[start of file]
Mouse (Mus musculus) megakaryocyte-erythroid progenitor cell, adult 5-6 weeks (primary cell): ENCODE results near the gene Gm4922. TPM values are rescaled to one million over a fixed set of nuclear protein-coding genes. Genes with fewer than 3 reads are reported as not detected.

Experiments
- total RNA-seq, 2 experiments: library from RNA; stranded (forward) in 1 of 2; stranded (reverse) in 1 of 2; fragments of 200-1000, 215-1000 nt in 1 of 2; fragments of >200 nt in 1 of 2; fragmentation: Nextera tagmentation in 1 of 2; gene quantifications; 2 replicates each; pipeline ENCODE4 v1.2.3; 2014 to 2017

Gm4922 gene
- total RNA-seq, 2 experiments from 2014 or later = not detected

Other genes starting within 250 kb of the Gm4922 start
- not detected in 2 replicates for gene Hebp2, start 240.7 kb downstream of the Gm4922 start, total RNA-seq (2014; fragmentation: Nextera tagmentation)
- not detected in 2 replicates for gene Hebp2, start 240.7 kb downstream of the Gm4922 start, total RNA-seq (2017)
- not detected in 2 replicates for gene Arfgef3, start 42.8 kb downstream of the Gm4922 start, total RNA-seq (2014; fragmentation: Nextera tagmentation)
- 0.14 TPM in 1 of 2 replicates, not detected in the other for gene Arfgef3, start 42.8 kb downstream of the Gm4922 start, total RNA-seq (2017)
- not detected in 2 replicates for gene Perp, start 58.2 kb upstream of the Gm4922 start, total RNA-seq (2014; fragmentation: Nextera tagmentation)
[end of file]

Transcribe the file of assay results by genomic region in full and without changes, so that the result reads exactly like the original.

Mouse (Mus musculus) megakaryocyte-erythroid progenitor cell, adult 5-6 weeks (primary cell): ENCODE results near the gene Gm4922. TPM values are rescaled to one million over a fixed set of nuclear protein-coding genes. Genes with fewer than 3 reads are reported as not detected.

Experiments
- total RNA-seq, 2 experiments: library from RNA; stranded (forward) in 1 of 2; stranded (reverse) in 1 of 2; fragments of 200-1000, 215-1000 nt in 1 of 2; fragments of >200 nt in 1 of 2; fragmentation: Nextera tagmentation in 1 of 2; gene quantifications; 2 replicates each; pipeline ENCODE4 v1.2.3; 2014 to 2017

Gm4922 gene
- total RNA-seq, 2 experiments from 2014 or later = not detected

Other genes starting within 250 kb of the Gm4922 start
- not detected in 2 replicates for gene Hebp2, start 240.7 kb downstream of the Gm4922 start, total RNA-seq (2014; fragmentation: Nextera tagmentation)
- not detected in 2 replicates for gene Hebp2, start 240.7 kb downstream of the Gm4922 start, total RNA-seq (2017)
- not detected in 2 replicates for gene Arfgef3, start 42.8 kb downstream of the Gm4922 start, total RNA-seq (2014; fragmentation: Nextera tagmentation)
- 0.14 TPM in 1 of 2 replicates, not detected in the other for gene Arfgef3, start 42.8 kb downstream of the Gm4922 start, total RNA-seq (2017)
- not detected in 2 replicates for gene Perp, start 58.2 kb upstream of the Gm4922 start, total RNA-seq (2014; fragmentation: Nextera tagmentation)